Someone says “she has such a fantastic voice” and the reply is “yes, even when she’s hanging upside down” as Ms Snapper crab walks off of the edge of the stage, screaming at us. Eventually the performers burst into laughter.”
This alcoholic chaos magician is drunk and calling me all the cunts under the sun. I repel the words with solar flares and meditation. Time slips. Marina Abramovic jumps into the middle of a burning five-point star and passes out due to lack of oxygen. Meathooks enter the flesh of Stelarc as he hangs by his skin 30 metres above New York City streets, Judy Chicago arranges bloodied tampons in a bin in a museum. Objects are inserted into the body of a magician as s/he shapeshifts into something else during a Gnostic Mass. The spaces between performer and performance are blurred as are those between the real and the phantastic. The ritual energy is raised and the participants jump over flames. Orryelle takes estrogen. Eventually, the magicians burst into laughter.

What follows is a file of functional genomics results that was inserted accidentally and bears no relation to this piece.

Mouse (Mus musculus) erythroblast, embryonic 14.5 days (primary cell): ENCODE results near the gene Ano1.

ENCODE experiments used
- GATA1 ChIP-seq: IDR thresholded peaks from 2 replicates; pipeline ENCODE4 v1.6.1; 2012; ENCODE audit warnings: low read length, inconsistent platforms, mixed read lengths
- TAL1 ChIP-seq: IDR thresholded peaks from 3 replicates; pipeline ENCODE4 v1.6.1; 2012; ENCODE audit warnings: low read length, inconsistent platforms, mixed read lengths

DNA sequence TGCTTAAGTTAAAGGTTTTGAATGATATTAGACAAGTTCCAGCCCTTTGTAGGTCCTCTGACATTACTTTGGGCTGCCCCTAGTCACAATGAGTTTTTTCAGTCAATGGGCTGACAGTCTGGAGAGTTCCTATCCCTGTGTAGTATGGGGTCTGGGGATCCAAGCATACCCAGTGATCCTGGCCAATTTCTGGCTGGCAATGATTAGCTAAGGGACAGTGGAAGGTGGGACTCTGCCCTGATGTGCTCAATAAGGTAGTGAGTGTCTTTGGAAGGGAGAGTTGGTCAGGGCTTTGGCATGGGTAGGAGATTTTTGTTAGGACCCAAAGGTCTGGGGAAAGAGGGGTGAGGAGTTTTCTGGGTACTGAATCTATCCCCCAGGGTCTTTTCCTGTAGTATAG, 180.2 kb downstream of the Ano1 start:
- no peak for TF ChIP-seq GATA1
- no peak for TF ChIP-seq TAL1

It seems that what separates performance art out from magick is the symbolic systems they draw upon; performance art references art history whereas magick references occult history. However, what happens when both symbolic systems are being addressed simultaneously as in AA Bronson’s “School for Young Shamans?” What appears to emerge is a multiplicity of voices, languages and bodies – stronger magick, stronger art and a resultant intensification of performance(s).
Lee Adams website has an extensive list of links to contemporary European and North American performance artists working in and around the limits of the body, gender and species.
The Tate website has a Performance Art 101 mini-site worth looking at too.
Sandy Stone’s site is a portal into technologies of the body and beyond, written by a transgender handmaiden of the antichrist, so you know you’re in good hands there…